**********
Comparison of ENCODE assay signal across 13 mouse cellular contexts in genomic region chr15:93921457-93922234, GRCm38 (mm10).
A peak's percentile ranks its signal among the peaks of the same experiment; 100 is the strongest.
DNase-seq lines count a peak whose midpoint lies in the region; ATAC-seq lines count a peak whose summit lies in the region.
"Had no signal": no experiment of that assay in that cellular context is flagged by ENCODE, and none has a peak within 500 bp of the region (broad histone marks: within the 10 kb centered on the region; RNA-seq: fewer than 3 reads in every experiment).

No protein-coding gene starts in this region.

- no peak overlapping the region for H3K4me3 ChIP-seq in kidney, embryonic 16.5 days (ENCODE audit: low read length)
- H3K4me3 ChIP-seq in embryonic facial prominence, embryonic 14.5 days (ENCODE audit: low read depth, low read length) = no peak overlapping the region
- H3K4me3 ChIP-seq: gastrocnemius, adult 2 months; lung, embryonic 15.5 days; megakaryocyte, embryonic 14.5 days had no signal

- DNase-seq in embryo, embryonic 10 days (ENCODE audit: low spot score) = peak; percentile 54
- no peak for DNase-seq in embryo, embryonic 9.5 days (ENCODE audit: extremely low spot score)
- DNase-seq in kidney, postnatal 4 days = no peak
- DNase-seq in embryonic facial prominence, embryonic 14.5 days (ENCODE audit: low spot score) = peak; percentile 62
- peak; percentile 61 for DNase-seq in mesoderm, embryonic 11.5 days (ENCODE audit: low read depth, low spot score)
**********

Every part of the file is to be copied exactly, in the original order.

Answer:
Comparison of ENCODE assay signal across 13 mouse cellular contexts in genomic region chr15:93921457-93922234, GRCm38 (mm10).
A peak's percentile ranks its signal among the peaks of the same experiment; 100 is the strongest.
DNase-seq lines count a peak whose midpoint lies in the region; ATAC-seq lines count a peak whose summit lies in the region.
"Had no signal": no experiment of that assay in that cellular context is flagged by ENCODE, and none has a peak within 500 bp of the region (broad histone marks: within the 10 kb centered on the region; RNA-seq: fewer than 3 reads in every experiment).

No protein-coding gene starts in this region.

- no peak overlapping the region for H3K4me3 ChIP-seq in kidney, embryonic 16.5 days (ENCODE audit: low read length)
- H3K4me3 ChIP-seq in embryonic facial prominence, embryonic 14.5 days (ENCODE audit: low read depth, low read length) = no peak overlapping the region
- H3K4me3 ChIP-seq: gastrocnemius, adult 2 months; lung, embryonic 15.5 days; megakaryocyte, embryonic 14.5 days had no signal

- DNase-seq in embryo, embryonic 10 days (ENCODE audit: low spot score) = peak; percentile 54
- no peak for DNase-seq in embryo, embryonic 9.5 days (ENCODE audit: extremely low spot score)
- DNase-seq in kidney, postnatal 4 days = no peak
- DNase-seq in embryonic facial prominence, embryonic 14.5 days (ENCODE audit: low spot score) = peak; percentile 62
- peak; percentile 61 for DNase-seq in mesoderm, embryonic 11.5 days (ENCODE audit: low read depth, low spot score)